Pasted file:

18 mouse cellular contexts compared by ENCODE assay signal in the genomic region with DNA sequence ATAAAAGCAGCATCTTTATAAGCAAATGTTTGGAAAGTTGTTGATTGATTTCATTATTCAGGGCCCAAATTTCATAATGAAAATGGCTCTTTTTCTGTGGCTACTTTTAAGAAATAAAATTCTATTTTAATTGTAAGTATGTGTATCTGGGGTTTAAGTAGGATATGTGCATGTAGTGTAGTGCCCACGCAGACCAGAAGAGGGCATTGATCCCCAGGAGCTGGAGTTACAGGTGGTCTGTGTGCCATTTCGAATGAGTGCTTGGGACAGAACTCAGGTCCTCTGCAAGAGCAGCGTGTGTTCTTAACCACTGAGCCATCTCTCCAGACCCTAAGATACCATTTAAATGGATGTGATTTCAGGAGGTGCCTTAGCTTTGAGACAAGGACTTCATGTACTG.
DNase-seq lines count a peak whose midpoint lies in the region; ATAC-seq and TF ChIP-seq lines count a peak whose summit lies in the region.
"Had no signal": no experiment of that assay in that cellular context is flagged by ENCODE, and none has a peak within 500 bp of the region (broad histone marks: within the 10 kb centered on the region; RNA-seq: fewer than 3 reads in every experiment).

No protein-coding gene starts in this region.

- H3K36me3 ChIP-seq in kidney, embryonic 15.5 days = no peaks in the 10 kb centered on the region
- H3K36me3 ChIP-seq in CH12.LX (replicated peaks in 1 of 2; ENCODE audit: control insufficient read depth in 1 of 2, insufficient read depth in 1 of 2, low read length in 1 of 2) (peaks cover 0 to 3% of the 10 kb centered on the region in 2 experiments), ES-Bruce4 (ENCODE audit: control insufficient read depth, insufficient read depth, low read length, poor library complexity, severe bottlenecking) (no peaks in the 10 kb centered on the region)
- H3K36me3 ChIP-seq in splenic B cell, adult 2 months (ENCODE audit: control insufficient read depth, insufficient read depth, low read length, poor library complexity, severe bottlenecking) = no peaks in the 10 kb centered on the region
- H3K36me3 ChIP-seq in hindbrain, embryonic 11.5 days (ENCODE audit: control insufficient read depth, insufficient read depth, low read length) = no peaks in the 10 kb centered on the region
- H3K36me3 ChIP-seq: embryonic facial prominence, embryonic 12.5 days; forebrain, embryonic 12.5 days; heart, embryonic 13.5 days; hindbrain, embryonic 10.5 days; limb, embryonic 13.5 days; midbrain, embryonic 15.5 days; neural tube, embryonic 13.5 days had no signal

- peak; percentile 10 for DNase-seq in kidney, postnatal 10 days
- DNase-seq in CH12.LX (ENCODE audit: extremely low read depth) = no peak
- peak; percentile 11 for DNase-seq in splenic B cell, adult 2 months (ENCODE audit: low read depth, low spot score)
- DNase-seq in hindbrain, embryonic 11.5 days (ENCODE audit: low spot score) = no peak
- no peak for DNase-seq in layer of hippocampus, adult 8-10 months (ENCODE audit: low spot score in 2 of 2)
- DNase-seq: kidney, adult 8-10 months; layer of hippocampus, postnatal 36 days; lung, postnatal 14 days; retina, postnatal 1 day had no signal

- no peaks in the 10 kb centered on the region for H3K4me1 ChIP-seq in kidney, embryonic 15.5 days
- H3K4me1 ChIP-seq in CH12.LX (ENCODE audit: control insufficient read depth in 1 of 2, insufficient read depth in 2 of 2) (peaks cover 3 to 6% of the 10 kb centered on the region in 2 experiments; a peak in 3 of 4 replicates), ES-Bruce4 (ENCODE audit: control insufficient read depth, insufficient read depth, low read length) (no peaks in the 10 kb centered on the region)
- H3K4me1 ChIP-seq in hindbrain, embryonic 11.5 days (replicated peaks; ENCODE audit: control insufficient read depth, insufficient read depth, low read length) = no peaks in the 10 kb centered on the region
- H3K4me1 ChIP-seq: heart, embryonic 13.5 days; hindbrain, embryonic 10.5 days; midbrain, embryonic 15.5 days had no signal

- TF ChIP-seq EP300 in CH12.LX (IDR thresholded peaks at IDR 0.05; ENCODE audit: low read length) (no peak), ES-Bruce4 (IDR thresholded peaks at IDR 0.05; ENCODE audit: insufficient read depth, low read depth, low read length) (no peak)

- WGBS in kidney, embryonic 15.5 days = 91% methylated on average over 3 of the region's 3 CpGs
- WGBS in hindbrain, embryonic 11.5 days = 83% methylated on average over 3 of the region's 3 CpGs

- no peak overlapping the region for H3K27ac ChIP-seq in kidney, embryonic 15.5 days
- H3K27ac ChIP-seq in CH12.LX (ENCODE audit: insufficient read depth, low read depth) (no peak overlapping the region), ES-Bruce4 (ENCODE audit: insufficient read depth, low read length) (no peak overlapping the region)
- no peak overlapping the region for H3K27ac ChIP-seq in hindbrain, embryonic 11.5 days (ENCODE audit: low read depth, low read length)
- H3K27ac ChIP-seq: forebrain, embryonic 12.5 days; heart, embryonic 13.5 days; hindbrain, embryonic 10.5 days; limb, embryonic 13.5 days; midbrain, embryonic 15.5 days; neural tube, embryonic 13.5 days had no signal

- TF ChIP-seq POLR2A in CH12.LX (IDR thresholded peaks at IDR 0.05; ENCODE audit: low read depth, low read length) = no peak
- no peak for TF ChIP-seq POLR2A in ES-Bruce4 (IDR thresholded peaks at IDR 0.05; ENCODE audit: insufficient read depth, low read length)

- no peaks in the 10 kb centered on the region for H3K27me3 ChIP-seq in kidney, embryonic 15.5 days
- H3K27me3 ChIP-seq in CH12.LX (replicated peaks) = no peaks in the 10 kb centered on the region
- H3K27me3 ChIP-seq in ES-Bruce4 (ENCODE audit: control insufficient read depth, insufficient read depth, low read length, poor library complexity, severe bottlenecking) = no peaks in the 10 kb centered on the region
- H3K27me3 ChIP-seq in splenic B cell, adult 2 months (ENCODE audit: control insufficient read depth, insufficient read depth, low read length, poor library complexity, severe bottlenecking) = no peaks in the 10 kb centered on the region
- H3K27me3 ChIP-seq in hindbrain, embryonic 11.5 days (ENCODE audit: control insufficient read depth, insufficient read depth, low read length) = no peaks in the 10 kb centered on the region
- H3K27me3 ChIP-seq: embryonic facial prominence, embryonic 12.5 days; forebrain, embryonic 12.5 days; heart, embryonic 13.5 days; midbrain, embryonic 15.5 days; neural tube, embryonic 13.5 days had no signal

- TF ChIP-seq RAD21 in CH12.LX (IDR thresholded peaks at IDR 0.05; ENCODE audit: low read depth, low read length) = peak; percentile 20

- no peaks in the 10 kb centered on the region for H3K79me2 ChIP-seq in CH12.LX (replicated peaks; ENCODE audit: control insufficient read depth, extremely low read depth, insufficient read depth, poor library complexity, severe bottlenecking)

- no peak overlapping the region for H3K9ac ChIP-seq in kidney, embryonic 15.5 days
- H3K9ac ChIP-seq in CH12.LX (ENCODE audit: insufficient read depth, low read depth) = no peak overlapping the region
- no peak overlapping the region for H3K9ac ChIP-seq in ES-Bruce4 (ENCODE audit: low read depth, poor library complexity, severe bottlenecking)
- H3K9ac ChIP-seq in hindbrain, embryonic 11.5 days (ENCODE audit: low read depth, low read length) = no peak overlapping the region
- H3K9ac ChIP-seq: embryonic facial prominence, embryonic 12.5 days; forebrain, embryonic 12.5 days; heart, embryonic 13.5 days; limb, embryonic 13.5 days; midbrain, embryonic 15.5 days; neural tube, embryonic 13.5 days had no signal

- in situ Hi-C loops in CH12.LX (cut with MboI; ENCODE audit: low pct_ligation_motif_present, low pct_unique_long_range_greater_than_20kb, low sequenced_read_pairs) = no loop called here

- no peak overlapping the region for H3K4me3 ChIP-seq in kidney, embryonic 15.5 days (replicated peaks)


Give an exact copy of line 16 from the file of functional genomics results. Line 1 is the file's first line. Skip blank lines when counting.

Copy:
- no peaks in the 10 kb centered on the region for H3K4me1 ChIP-seq in kidney, embryonic 15.5 days